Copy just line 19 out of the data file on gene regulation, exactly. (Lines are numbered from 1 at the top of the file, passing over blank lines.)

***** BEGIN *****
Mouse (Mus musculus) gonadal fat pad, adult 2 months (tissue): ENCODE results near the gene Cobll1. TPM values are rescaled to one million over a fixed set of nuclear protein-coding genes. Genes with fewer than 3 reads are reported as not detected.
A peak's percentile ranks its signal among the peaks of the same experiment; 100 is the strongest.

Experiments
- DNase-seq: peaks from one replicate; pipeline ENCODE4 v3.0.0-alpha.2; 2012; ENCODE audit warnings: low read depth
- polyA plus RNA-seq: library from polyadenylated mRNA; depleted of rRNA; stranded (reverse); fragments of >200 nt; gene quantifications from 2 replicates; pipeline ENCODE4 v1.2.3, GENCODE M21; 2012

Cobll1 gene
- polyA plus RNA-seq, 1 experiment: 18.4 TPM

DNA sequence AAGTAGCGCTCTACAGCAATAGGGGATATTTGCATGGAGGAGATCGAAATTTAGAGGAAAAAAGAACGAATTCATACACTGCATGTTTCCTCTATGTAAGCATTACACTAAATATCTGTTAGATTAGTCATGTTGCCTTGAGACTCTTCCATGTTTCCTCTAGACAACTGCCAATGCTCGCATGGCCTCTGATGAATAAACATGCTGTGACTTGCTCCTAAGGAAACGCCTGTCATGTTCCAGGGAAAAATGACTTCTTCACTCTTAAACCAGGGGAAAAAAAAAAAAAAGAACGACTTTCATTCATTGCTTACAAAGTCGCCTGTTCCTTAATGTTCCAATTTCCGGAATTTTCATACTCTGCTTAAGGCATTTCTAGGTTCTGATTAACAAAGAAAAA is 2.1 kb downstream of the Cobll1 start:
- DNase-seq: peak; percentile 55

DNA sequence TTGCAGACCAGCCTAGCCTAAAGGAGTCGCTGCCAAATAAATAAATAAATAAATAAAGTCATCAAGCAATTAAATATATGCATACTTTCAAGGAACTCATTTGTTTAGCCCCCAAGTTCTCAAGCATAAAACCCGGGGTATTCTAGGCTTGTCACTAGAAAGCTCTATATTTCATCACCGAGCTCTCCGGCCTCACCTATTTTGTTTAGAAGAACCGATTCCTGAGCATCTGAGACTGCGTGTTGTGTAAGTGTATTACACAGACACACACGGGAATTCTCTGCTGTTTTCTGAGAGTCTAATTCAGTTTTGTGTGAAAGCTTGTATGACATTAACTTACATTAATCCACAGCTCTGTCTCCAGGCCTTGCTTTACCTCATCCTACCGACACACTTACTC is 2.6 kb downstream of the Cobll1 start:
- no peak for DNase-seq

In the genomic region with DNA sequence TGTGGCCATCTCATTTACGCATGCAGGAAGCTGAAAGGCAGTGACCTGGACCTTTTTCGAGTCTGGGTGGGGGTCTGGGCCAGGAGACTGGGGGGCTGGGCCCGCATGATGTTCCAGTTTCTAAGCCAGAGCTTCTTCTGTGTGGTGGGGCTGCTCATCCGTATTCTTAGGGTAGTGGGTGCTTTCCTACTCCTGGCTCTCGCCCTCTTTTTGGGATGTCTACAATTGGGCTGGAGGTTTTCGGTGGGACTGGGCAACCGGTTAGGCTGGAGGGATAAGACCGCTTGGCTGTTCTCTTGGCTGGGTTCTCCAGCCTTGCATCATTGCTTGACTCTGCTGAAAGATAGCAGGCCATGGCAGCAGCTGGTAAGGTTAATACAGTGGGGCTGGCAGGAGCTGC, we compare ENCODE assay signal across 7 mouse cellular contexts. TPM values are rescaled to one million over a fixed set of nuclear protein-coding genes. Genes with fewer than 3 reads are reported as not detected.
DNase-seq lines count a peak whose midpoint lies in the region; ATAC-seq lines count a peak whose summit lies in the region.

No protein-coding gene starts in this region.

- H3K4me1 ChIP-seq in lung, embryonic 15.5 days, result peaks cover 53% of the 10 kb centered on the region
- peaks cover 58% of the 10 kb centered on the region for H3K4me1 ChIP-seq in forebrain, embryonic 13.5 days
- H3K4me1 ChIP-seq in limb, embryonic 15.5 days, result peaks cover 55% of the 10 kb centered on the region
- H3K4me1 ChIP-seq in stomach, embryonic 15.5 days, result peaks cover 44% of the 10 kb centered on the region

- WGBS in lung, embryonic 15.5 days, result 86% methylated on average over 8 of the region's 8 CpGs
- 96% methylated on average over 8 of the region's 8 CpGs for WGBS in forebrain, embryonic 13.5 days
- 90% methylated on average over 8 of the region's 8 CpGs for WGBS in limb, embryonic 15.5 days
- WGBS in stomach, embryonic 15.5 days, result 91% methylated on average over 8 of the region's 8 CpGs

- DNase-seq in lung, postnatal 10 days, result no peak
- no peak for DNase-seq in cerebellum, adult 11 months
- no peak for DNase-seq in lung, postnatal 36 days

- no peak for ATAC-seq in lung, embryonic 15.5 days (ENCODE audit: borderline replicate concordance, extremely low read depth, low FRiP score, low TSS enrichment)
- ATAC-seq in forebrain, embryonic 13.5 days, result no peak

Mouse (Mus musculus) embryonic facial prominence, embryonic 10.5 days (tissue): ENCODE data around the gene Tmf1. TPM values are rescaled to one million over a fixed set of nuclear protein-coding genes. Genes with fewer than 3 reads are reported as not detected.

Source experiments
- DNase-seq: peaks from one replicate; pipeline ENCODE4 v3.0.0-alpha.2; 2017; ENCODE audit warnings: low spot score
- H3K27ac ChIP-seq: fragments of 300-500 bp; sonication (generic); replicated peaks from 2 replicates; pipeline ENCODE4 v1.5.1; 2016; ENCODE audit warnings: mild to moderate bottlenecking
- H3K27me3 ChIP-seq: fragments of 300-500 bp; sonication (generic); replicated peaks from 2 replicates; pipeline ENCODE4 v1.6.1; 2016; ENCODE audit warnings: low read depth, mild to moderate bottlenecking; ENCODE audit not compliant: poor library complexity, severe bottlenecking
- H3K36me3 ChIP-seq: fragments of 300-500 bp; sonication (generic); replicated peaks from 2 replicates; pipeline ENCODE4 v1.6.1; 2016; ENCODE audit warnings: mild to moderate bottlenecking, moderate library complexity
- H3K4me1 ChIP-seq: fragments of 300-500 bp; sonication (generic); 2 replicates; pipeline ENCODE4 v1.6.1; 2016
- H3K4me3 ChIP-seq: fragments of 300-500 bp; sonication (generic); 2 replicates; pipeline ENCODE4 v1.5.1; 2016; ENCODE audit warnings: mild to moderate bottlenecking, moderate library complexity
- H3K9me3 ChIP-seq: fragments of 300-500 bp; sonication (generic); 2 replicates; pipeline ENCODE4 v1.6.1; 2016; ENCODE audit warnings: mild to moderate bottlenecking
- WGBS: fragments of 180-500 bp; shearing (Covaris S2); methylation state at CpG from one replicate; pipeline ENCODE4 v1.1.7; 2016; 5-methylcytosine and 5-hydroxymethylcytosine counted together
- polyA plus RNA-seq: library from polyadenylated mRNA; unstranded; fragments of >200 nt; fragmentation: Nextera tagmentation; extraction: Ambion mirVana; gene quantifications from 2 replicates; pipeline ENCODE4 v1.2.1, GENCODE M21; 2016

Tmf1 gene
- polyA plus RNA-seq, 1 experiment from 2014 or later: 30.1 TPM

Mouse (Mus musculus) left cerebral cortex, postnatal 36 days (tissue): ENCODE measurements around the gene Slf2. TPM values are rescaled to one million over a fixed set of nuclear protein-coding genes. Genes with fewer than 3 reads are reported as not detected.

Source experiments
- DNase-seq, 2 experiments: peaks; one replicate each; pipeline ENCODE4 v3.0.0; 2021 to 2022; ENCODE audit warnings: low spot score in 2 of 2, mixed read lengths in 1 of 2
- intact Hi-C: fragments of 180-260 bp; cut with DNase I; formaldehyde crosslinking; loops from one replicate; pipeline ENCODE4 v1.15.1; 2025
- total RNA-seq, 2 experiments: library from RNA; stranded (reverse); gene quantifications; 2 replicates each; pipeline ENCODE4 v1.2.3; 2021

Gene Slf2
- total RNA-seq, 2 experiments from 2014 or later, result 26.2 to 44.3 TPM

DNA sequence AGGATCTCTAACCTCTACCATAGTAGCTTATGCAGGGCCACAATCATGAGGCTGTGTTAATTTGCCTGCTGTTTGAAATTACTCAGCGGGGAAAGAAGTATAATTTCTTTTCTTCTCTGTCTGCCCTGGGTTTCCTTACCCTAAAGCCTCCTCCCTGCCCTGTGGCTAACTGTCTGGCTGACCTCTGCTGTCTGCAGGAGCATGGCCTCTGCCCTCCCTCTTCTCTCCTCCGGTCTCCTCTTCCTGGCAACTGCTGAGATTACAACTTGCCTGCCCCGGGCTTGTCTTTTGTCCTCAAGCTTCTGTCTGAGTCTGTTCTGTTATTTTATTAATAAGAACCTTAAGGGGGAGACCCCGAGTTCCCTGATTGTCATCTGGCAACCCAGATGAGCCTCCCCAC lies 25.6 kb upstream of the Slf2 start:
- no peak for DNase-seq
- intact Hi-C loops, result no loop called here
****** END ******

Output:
- WGBS in lung, embryonic 15.5 days, result 86% methylated on average over 8 of the region's 8 CpGs